Legislative Update: Dealers Could Lose Pipeline to Vehicle Repair Data

Mike Manges
Posted on December 11, 2019
“Who’s going to control vehicle data in the future: the auto manufacturer or the owner of the car?” Aaron Lowe asked at the 2019 Auto Care Association Legislative Summit.
“Who’s going to control vehicle data in the future: the auto manufacturer or the owner of the car?” Aaron Lowe asked at the 2019 Auto Care Association Legislative Summit.

Within the next two years, 87% of new cars in the United States will have the ability to transmit diagnostic and repair data via telematics, according to the Auto Care Association.

Making sure that tire dealerships and other independent auto service providers have access to that information is essential, says Aaron Lowe, senior vice president, regulatory and government affairs, for the Auto Care Association.

Access to vehicle data is “probably the most significant issue facing our industry,” Lowe told attendees of the 2019 Auto Care Association Legislative Summit this past September.

In this interview, he discusses why open access to data is important to independent tire dealers. And he provides an update on legislative efforts that would help ensure accessibility.

MTD: This past September, during the Auto Care Association’s 2019 Legislative Summit, you told attendees that “on-board diagnostic systems are already being locked down” by original equipment vehicle manufacturers. How far along are vehicle manufacturers in this process? Is vehicle data access still an “open field?”

Lowe: While in most cases, technicians can still access to the data direct from the (vehicle’s) on-board diagnostic (OBD) port, the situation is changing quickly. Manufacturers are increasing their use of wireless communications to obtain critical vehicle data, as well as locking down the OBD port in the name of cyber security. The combination of full control of wireless data and restricting access to the OBD system is rapidly making the manufacturer the gatekeeper for the vehicle, whether it is the data needed to diagnose and repair a vehicle or the ability of a fleet owner to monitor and optimize the operations of their vehicles.

MTD: If OEMs succeed in limiting or denying access to vehicle-generated data, how will this impact independent automotive repair facilities, including tire dealerships that offer auto repair service?

Lowe: Shops will need to go to the vehicle manufacturer’s cloud in order to obtain access to repair and diagnostic information that they currently obtain directly from the (vehicle’s) OBD system. Manufacturers will determine the terms and amount of data available to the independent car owners and their designated repair shop, despite the fact the consumer paid for the car.

MTD: A draft of a bill that would give vehicle owners and independent repair facilities access to vehicle data is circulating on Capitol Hill. Can you provide an update on this effort?

Lowe: We are working on sponsors for both the House and Senate. There is a lot interest, but it is unclear whether we will try to be part of a bigger bill or attempt to have it introduced as a stand-alone piece of legislation. A lot will depend on what issues (the current) Congress attempts to address.

MTD: What’s happening at the state level?

Lowe: Legislation has been introduced in Massachusetts that would require car companies to give vehicle owners the ability to control the repair information that is generated by their vehicle. The bill further requires increased transparency to vehicles owners regarding the data that is transmitted and would prohibit the manufacturers from restricting access to the OBD system on their vehicles unless it is done in a standardized way and access to the system is controlled by an entity outside of the manufacturer’s control.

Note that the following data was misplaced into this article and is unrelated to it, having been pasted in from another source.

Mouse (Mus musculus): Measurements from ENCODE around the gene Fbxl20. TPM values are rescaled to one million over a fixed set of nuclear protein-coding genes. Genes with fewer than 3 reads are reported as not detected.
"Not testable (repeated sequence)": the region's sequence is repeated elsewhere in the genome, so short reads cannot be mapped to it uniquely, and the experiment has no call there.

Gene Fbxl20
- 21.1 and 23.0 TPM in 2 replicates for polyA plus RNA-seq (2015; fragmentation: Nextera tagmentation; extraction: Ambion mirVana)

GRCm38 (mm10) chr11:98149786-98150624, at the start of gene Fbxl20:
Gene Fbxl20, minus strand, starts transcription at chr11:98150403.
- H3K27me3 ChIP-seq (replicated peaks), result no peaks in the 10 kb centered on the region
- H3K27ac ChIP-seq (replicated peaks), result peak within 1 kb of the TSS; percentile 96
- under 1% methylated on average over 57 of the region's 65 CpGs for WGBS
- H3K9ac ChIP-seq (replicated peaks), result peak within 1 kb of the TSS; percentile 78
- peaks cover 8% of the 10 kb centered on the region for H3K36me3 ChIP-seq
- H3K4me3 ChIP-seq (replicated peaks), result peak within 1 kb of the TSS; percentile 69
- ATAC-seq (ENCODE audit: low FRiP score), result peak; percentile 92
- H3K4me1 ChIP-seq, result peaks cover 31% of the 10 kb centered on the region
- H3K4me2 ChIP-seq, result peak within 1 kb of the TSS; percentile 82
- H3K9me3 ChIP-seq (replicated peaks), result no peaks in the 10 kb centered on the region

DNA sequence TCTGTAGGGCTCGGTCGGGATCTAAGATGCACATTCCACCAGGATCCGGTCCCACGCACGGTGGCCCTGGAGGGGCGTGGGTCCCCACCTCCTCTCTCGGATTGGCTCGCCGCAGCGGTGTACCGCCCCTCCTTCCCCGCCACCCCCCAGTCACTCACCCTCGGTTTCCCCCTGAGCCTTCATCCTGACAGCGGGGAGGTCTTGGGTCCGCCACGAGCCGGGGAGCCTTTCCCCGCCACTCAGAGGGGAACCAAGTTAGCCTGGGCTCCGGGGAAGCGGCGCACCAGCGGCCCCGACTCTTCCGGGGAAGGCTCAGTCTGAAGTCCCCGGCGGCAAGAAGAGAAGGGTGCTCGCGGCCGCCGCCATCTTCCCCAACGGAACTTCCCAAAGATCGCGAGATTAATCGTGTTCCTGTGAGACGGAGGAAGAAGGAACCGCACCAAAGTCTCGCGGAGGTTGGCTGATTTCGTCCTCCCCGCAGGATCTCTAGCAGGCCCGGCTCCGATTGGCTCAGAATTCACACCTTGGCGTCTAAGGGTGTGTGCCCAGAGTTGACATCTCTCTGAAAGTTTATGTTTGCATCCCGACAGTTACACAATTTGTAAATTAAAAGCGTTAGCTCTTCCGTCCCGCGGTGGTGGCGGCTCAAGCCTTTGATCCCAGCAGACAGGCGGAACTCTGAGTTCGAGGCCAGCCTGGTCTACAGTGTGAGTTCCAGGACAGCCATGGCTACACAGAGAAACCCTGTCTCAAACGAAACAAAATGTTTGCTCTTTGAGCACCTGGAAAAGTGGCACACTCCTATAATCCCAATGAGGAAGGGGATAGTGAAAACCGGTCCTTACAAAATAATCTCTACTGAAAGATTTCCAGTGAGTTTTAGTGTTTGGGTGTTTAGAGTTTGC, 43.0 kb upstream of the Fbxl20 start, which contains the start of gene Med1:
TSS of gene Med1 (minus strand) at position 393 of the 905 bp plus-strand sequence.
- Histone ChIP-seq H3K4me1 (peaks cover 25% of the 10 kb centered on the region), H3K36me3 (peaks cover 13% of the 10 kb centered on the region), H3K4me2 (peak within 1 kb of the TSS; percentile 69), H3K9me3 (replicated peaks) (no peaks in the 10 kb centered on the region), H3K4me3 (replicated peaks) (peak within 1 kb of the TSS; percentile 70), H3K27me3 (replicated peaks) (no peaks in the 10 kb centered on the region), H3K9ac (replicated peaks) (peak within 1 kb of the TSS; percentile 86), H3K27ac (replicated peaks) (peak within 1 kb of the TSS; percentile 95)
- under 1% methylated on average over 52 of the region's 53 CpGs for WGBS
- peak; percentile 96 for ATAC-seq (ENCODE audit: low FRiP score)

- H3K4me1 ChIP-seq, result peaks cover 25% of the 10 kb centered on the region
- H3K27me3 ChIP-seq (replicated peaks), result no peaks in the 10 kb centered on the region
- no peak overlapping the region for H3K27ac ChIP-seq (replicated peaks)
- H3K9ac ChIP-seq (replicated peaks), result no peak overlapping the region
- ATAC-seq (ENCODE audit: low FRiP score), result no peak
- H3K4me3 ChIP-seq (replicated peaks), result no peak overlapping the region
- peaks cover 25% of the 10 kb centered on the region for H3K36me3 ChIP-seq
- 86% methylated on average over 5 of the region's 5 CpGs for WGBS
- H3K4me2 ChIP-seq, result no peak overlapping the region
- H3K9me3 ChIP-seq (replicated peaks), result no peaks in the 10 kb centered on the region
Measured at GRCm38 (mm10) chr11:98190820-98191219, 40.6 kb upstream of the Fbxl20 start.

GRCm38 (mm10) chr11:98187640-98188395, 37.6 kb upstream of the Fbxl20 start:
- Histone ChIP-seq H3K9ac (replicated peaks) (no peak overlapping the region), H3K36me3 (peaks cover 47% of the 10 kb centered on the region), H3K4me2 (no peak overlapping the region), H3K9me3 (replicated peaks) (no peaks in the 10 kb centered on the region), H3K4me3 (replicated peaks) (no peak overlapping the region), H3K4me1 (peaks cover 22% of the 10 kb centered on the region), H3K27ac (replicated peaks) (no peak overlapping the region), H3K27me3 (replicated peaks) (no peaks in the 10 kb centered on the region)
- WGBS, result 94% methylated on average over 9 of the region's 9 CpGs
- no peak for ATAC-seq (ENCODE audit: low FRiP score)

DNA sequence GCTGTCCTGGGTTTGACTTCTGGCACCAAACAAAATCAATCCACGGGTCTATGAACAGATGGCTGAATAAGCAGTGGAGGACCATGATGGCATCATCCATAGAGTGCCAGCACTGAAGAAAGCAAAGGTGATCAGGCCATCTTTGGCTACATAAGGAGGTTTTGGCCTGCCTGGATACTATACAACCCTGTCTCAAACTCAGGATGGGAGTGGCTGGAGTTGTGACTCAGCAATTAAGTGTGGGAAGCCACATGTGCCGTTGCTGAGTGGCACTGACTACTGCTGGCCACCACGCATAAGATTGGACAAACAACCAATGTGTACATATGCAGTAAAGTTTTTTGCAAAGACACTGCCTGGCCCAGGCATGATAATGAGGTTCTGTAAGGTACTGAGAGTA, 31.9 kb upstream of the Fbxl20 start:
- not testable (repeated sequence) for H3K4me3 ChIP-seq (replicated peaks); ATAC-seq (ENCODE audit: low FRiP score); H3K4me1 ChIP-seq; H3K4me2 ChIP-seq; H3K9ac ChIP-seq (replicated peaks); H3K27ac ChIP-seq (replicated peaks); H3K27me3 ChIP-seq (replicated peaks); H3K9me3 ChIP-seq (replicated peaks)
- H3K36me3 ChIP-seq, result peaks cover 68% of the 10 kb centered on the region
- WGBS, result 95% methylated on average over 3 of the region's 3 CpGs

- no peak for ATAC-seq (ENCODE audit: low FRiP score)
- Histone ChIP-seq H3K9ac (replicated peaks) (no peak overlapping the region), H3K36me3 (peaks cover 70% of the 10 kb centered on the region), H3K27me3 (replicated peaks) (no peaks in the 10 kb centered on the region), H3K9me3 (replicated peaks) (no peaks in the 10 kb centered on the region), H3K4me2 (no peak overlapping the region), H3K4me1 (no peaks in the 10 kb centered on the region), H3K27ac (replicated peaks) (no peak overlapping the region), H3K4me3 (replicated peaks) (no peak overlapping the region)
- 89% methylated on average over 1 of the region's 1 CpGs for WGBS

MTD: How likely are other states to take up the data access banner if legislation in Massachusetts is successful?

Lowe: Our polling indicates that the measure in Massachusetts has a great deal of public support. Assuming we are successful, I believe other states will consider following the Massachusetts lead. However, a state-by-state effort will be costly and could result in a patchwork of requirements. If the Massachusetts bill is enacted, I would hope that Congress would take action to enact a national requirement, or alternatively, we would reach an agreement with the vehicle manufacturers for a nationwide rollout. Due to the extensive profits that the manufacturers are looking to obtain from the data collected from vehicles, we can expect a strong fight both in Massachusetts and in Congress against car owner control of data.

“It is important for independent tire dealers to make sure their legislators are aware of the data access issue and how it might impact competition in the repair industry,” he says. “Not only will it impact the tire dealers’ business, but it also stands to make auto repair more expensive and inconvenient for consumers.” ■

Vehicle data access: TIA’s perspective

Advances in automotive technology are further separating consumers from their driving data. Telematics technology is transmitting vehicle diagnostic data wirelessly in real time to car manufacturers, which are sharing the information exclusively with authorized car dealerships.

The Tire Industry Association (TIA) is seizing “every opportunity” to educate lawmakers about the importance of vehicle data access, according to Roy Littlefield IV, TIA’s director of government affairs.

“Who’s going to control vehicle data in the future: the auto manufacturer or the owner of the car?” Aaron Lowe asked at the 2019 Auto Care Association Legislative Summit.

Related Topics: 2019 SEMA Show, Aaron Lowe, auto service, Legislative Update, Mike Manges

Mike Manges Editor
Comments ( 1 )

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